Lehrer: [Comparing Kerry's experiences of Vietnam to Iraq] Are Americans now dying in Iraq for a mistake?
Kerry: No. Saddam was a threat, but a series of things should have happened before entering the war. Bush should have listened to his Army chief of staff about more troops and to Secretary General Kofi Annan when he offered the United Nations.
Bush mentions the Iraq war was more than just unilateral with 30 nations involved. Kerry says that their involvement is not nearly that of ours, but then when isn't UN forces mostly composed of the U.S.? Which is not to denigrate the UN's involvement which would be more of a show of unanimity.
Throughout Bush brought up the worry of sending a variety of mixed messages. I don't think Kerry has mixed agendas, but I must admit thinking that he had changed his mind. I suspect this comes from tailoring your message to specific groups that later get broadcast to the general public. I don't think the flip-flopping allegation stuck well in this debate.
Lehrer: [to Bush] You have said there was a, quote, "miscalculation," of what the conditions would be in post-war Iraq. What was the miscalculation, and how did it happen?
This didn't get the candidates to say much of interest except what I said about Kerry's assessment of alliances in the question above, moved up for comparison.
Lehrer: You've repeatedly accused President Bush -- not here tonight, but elsewhere before -- of not telling the truth about Iraq, essentially of lying to the American people about Iraq. Give us some examples of what you consider to be his not telling the truth.
Kerry repeats his message from the question about "the priorities of going after Osama bin Laden and going after Saddam Hussein." Bush did do some interesting turning the tables on the question--giving no new information, but reversing the question so that Bush does not think that Kerry was misleading on whether we should go into the war in Iraq. The transcript reads as though maybe Kerry had tried to rebut Bush a little early, but I may have been distracted to notice as it played out on screen. Either that or Lehrer had assumed Bush was finished before he was.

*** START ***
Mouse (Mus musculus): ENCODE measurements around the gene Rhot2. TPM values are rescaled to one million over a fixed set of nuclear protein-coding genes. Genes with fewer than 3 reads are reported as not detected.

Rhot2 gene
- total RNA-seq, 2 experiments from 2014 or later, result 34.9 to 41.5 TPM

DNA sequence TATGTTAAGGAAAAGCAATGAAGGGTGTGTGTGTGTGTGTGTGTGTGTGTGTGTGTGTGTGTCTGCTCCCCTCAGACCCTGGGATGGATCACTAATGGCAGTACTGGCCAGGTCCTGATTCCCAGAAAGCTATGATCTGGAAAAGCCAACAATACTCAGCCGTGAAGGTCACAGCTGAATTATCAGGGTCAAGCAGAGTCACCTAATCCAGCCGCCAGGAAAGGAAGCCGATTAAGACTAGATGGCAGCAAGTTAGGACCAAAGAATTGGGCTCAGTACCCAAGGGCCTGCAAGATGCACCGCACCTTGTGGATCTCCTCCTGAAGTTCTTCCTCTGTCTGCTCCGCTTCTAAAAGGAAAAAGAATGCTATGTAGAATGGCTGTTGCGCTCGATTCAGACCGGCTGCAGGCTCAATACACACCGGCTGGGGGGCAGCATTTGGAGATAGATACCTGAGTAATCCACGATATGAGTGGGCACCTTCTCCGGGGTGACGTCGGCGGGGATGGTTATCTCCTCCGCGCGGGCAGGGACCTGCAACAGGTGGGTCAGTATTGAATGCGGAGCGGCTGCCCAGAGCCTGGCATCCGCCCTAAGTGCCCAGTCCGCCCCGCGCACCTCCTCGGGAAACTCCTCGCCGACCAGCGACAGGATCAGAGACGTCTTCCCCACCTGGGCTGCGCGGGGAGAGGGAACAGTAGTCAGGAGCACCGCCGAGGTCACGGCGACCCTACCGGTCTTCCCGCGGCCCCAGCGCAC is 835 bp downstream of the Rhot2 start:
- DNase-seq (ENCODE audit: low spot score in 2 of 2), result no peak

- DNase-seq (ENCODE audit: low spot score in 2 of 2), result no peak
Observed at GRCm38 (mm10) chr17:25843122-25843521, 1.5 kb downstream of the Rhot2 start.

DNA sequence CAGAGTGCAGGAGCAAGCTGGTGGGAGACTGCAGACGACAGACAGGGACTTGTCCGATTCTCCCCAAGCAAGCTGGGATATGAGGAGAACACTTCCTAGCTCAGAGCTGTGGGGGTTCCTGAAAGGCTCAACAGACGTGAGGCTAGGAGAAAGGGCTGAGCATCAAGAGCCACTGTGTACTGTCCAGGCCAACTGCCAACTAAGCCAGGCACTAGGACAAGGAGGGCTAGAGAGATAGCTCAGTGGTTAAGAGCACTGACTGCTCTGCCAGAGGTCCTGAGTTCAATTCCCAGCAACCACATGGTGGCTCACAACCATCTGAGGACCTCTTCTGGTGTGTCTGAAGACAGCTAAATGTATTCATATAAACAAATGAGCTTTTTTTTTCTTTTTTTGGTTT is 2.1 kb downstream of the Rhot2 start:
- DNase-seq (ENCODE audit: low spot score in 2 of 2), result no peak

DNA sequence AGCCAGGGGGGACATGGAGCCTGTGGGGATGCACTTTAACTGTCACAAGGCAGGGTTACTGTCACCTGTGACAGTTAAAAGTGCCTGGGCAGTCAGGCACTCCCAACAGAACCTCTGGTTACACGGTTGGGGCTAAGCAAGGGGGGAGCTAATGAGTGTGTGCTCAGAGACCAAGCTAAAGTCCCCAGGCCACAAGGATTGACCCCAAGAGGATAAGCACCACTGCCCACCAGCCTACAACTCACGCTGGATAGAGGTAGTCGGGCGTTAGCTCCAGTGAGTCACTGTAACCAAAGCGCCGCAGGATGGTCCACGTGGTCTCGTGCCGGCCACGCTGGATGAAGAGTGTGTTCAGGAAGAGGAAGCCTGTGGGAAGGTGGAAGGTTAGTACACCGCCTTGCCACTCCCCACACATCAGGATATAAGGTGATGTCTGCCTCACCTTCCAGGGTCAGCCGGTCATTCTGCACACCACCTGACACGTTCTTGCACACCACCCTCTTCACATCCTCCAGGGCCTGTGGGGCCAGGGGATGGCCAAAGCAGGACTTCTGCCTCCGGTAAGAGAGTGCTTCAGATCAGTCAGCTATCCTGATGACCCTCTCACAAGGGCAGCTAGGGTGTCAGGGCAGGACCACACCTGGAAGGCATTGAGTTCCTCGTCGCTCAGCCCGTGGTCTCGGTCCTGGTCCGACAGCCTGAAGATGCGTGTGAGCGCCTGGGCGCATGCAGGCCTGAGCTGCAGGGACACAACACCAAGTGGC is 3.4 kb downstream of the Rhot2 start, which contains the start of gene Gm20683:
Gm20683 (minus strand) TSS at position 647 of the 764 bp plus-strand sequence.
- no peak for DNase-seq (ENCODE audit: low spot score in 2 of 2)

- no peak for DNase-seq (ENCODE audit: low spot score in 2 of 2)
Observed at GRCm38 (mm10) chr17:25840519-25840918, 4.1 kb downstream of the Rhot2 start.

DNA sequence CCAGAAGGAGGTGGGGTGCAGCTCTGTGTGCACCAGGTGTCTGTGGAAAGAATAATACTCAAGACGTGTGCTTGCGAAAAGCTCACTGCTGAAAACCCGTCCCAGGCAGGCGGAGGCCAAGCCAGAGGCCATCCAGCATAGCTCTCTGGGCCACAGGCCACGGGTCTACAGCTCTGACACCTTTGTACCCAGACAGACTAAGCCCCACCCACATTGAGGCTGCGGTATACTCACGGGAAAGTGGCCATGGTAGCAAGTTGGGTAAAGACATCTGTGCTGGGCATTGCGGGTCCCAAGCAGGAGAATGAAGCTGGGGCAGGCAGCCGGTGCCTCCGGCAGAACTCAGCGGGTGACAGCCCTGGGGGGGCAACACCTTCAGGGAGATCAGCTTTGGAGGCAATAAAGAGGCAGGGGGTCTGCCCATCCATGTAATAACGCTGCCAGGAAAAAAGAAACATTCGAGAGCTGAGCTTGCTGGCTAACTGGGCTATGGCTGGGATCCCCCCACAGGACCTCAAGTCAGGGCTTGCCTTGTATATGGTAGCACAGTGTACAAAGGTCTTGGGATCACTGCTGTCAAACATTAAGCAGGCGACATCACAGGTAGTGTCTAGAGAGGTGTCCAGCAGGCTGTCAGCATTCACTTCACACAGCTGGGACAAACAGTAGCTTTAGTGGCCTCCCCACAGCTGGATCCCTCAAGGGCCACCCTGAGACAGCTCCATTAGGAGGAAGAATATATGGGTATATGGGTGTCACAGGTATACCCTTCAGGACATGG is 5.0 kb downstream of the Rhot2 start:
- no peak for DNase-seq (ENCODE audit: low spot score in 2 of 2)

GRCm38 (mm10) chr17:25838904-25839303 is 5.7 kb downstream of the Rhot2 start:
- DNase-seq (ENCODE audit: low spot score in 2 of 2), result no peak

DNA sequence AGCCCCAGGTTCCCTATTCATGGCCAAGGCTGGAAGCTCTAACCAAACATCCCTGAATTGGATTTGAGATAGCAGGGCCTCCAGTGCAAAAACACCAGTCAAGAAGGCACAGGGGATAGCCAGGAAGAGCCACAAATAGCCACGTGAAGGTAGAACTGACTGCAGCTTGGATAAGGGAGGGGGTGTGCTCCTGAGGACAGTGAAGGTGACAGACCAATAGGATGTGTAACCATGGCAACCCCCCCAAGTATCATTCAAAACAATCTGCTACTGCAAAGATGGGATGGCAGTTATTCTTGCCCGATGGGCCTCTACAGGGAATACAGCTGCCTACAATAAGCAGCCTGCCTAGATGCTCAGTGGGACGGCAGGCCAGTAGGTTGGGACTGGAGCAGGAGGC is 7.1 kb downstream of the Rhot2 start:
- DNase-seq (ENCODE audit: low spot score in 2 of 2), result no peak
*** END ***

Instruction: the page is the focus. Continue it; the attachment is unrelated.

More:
Lehrer: Has the war in Iraq been worth the cost of American lives, 1,052 as of today?
Bush and later Kerry both turned this potentially difficult question into a touchy feely one about nobility and sacrifice. I was a little worried about Kerry's response regarding faster training for Iraqi security. I'd heard some experts suggest that their security hadn't been getting enough training. I liked the ring of his statement "it is vital for us not to confuse the war, ever, with the warriors," which I take to mean we the people taking our frustrations with the war out on the troops as happened with Vietnam although I could be mistaken. But it had a ring that rolled around in my head for a minute.
Lehrer: [to Kerry, perhaps returning the favor of asking the same question he put to Bush] Can you give us specifics, in terms of a scenario, time lines, et cetera, for ending major U.S. military involvement in Iraq?